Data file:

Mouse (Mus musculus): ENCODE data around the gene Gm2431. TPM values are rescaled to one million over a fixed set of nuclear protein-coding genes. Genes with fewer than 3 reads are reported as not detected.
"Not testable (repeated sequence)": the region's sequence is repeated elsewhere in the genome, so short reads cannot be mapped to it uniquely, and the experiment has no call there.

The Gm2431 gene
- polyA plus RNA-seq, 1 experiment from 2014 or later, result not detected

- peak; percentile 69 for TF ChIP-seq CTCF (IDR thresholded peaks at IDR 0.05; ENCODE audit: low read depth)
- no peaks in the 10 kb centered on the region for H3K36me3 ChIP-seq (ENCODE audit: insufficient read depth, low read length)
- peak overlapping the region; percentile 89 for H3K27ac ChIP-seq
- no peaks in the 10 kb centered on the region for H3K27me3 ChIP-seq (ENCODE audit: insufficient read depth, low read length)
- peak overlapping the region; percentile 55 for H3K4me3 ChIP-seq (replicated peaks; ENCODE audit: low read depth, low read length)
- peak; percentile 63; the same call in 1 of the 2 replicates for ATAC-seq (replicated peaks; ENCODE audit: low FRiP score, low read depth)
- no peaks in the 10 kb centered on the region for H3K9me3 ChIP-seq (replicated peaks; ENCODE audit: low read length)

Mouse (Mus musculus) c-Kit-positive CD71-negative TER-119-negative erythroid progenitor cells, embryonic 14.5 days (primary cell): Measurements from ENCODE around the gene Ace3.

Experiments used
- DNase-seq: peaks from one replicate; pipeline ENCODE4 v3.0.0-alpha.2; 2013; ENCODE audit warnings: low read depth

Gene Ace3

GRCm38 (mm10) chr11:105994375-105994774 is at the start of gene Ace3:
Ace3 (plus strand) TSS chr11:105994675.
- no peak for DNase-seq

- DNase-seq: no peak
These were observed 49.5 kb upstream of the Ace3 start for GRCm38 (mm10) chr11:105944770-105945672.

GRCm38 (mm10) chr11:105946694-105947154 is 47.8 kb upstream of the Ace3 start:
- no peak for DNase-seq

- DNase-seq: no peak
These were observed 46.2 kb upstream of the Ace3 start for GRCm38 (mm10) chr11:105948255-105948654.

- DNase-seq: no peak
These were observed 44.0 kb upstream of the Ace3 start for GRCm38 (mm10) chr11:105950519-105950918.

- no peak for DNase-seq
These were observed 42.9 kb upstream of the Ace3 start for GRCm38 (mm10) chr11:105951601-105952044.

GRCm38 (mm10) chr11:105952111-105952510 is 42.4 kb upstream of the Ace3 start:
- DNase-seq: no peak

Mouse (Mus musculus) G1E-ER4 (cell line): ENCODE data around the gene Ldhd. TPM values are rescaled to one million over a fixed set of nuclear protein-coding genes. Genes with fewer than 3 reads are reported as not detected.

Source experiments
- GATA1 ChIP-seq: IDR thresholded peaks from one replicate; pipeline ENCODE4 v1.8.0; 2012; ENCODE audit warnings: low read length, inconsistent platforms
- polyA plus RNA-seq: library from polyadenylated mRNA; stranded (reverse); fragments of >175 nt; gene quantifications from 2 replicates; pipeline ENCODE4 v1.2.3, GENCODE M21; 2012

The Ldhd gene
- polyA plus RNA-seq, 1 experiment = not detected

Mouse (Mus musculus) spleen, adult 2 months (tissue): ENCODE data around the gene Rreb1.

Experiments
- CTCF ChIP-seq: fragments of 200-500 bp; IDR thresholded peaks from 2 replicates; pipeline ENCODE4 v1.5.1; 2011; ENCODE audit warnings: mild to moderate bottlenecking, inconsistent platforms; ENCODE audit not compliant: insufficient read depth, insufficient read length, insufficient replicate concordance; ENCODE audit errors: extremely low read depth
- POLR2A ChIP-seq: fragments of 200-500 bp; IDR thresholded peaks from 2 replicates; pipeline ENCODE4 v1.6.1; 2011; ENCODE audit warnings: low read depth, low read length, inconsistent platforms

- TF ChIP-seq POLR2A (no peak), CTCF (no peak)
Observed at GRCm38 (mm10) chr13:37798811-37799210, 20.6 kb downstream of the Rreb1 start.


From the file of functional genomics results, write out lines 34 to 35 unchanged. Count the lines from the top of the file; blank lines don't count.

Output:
- polyA plus RNA-seq: library from polyadenylated mRNA; stranded (reverse); fragments of >175 nt; gene quantifications from 2 replicates; pipeline ENCODE4 v1.2.3, GENCODE M21; 2012

The Ldhd gene